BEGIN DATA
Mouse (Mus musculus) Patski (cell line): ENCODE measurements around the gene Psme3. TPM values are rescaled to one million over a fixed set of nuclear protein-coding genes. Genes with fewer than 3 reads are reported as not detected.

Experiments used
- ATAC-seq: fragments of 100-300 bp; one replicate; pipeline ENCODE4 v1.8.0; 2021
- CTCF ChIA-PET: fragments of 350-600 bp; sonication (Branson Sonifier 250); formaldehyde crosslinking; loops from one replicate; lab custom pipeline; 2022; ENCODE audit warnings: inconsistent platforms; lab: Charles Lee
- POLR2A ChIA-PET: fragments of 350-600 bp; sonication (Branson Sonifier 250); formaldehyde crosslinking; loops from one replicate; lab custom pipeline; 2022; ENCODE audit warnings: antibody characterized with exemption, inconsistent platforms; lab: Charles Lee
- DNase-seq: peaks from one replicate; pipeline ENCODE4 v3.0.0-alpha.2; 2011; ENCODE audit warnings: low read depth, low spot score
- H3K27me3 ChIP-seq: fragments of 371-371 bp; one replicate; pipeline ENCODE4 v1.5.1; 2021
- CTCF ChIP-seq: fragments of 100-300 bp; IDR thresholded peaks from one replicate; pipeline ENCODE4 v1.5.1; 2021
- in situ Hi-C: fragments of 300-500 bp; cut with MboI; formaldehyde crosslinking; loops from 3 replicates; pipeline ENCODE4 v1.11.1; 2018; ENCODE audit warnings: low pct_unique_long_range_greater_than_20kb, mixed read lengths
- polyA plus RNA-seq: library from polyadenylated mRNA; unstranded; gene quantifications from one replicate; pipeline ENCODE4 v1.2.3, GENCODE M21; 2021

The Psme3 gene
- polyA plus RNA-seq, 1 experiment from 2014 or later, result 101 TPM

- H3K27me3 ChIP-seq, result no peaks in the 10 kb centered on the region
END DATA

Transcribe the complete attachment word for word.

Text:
Mouse (Mus musculus) Patski (cell line): ENCODE measurements around the gene Psme3. TPM values are rescaled to one million over a fixed set of nuclear protein-coding genes. Genes with fewer than 3 reads are reported as not detected.

Experiments used
- ATAC-seq: fragments of 100-300 bp; one replicate; pipeline ENCODE4 v1.8.0; 2021
- CTCF ChIA-PET: fragments of 350-600 bp; sonication (Branson Sonifier 250); formaldehyde crosslinking; loops from one replicate; lab custom pipeline; 2022; ENCODE audit warnings: inconsistent platforms; lab: Charles Lee
- POLR2A ChIA-PET: fragments of 350-600 bp; sonication (Branson Sonifier 250); formaldehyde crosslinking; loops from one replicate; lab custom pipeline; 2022; ENCODE audit warnings: antibody characterized with exemption, inconsistent platforms; lab: Charles Lee
- DNase-seq: peaks from one replicate; pipeline ENCODE4 v3.0.0-alpha.2; 2011; ENCODE audit warnings: low read depth, low spot score
- H3K27me3 ChIP-seq: fragments of 371-371 bp; one replicate; pipeline ENCODE4 v1.5.1; 2021
- CTCF ChIP-seq: fragments of 100-300 bp; IDR thresholded peaks from one replicate; pipeline ENCODE4 v1.5.1; 2021
- in situ Hi-C: fragments of 300-500 bp; cut with MboI; formaldehyde crosslinking; loops from 3 replicates; pipeline ENCODE4 v1.11.1; 2018; ENCODE audit warnings: low pct_unique_long_range_greater_than_20kb, mixed read lengths
- polyA plus RNA-seq: library from polyadenylated mRNA; unstranded; gene quantifications from one replicate; pipeline ENCODE4 v1.2.3, GENCODE M21; 2021

The Psme3 gene
- polyA plus RNA-seq, 1 experiment from 2014 or later, result 101 TPM

- H3K27me3 ChIP-seq, result no peaks in the 10 kb centered on the region